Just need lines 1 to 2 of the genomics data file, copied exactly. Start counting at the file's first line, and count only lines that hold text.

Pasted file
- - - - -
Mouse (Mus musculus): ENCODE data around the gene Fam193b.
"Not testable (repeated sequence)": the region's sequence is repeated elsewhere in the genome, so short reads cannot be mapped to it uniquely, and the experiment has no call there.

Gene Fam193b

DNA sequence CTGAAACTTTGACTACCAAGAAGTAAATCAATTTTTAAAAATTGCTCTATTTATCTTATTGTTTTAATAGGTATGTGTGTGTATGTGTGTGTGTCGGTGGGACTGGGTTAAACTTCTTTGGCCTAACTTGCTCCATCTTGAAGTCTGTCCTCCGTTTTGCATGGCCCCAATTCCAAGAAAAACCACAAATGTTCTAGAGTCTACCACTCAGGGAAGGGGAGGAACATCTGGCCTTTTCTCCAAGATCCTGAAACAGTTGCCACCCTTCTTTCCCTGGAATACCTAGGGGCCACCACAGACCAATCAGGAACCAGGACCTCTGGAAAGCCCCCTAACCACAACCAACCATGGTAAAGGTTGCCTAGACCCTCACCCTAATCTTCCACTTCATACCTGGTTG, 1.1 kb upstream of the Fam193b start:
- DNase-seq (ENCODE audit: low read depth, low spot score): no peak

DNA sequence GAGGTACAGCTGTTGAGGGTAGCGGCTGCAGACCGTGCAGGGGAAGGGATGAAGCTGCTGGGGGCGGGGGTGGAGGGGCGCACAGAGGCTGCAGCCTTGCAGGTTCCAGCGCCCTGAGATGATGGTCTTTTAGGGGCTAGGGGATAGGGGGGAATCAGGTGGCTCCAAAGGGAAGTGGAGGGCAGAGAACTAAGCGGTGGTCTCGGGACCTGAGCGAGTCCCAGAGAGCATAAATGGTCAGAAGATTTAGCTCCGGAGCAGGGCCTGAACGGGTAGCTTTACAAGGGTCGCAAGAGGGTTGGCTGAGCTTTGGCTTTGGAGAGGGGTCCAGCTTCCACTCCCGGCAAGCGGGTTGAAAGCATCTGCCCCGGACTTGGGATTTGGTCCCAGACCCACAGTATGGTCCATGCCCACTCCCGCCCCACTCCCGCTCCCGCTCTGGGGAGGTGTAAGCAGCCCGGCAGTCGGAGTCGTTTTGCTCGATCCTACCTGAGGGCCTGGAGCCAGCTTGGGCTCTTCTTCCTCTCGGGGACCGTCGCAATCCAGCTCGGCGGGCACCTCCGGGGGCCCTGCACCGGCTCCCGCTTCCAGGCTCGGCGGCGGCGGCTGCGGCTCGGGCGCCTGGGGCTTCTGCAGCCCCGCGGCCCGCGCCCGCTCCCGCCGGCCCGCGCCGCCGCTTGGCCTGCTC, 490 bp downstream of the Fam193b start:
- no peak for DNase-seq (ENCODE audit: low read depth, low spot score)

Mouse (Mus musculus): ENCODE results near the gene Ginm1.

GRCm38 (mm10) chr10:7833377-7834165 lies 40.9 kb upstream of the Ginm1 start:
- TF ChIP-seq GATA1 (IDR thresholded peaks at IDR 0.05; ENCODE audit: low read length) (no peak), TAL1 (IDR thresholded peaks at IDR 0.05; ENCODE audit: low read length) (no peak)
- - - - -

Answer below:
Mouse (Mus musculus): ENCODE data around the gene Fam193b.
"Not testable (repeated sequence)": the region's sequence is repeated elsewhere in the genome, so short reads cannot be mapped to it uniquely, and the experiment has no call there.